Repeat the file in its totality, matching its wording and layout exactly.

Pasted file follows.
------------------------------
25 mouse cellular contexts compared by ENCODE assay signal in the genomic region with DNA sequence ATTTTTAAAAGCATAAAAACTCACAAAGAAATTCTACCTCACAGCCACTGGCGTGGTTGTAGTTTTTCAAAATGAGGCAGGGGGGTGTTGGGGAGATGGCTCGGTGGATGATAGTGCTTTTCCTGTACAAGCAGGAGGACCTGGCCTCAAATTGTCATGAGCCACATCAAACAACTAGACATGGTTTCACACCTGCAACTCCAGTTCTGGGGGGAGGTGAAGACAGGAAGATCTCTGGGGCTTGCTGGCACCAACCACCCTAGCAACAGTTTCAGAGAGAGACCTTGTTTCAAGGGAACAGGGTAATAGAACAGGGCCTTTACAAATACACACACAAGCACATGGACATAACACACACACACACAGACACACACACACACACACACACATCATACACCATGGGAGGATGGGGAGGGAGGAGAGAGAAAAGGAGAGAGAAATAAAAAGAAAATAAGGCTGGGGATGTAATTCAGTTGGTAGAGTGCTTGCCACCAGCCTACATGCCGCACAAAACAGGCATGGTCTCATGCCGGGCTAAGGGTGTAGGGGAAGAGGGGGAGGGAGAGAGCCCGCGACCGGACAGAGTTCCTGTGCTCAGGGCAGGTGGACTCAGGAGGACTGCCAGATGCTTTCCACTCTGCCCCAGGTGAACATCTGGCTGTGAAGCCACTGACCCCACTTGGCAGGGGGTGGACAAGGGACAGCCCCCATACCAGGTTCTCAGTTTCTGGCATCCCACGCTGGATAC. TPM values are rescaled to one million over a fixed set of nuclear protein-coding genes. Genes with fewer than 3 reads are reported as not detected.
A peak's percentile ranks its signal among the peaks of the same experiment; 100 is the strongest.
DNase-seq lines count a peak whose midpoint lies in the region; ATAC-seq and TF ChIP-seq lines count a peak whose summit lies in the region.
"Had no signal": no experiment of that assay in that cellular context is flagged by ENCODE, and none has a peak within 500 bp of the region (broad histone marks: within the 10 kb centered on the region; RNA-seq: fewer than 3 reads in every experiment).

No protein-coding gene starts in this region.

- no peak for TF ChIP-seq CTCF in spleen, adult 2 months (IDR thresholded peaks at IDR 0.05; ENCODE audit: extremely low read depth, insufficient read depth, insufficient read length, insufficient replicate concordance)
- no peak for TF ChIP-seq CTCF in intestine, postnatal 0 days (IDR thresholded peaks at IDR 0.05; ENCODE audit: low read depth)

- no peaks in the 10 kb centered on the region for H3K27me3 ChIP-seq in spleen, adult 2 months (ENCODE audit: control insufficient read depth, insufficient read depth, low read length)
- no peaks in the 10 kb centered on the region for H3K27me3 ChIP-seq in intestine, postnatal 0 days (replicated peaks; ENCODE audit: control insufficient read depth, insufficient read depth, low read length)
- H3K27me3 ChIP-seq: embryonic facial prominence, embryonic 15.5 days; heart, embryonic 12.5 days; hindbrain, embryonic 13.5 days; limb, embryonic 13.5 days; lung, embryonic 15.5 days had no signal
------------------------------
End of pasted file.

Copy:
25 mouse cellular contexts compared by ENCODE assay signal in the genomic region with DNA sequence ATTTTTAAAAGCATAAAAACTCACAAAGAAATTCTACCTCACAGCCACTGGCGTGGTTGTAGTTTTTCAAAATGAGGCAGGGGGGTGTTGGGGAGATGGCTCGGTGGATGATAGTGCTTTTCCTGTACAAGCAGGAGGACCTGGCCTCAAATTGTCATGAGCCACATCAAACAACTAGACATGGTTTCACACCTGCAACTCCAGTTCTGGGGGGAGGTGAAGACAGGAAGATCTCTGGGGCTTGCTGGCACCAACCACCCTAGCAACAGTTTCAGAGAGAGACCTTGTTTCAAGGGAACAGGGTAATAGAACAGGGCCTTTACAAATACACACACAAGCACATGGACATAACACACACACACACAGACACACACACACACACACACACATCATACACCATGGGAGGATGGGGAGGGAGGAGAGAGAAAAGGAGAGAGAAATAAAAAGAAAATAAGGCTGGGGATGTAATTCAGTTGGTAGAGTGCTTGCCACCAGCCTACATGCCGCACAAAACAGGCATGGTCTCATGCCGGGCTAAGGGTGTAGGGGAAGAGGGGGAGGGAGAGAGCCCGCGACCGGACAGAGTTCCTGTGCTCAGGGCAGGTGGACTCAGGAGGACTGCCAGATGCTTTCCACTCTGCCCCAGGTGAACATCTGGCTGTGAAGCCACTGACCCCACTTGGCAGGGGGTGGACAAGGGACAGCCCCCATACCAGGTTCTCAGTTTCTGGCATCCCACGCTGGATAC. TPM values are rescaled to one million over a fixed set of nuclear protein-coding genes. Genes with fewer than 3 reads are reported as not detected.
A peak's percentile ranks its signal among the peaks of the same experiment; 100 is the strongest.
DNase-seq lines count a peak whose midpoint lies in the region; ATAC-seq and TF ChIP-seq lines count a peak whose summit lies in the region.
"Had no signal": no experiment of that assay in that cellular context is flagged by ENCODE, and none has a peak within 500 bp of the region (broad histone marks: within the 10 kb centered on the region; RNA-seq: fewer than 3 reads in every experiment).

No protein-coding gene starts in this region.

- no peak for TF ChIP-seq CTCF in spleen, adult 2 months (IDR thresholded peaks at IDR 0.05; ENCODE audit: extremely low read depth, insufficient read depth, insufficient read length, insufficient replicate concordance)
- no peak for TF ChIP-seq CTCF in intestine, postnatal 0 days (IDR thresholded peaks at IDR 0.05; ENCODE audit: low read depth)

- no peaks in the 10 kb centered on the region for H3K27me3 ChIP-seq in spleen, adult 2 months (ENCODE audit: control insufficient read depth, insufficient read depth, low read length)
- no peaks in the 10 kb centered on the region for H3K27me3 ChIP-seq in intestine, postnatal 0 days (replicated peaks; ENCODE audit: control insufficient read depth, insufficient read depth, low read length)
- H3K27me3 ChIP-seq: embryonic facial prominence, embryonic 15.5 days; heart, embryonic 12.5 days; hindbrain, embryonic 13.5 days; limb, embryonic 13.5 days; lung, embryonic 15.5 days had no signal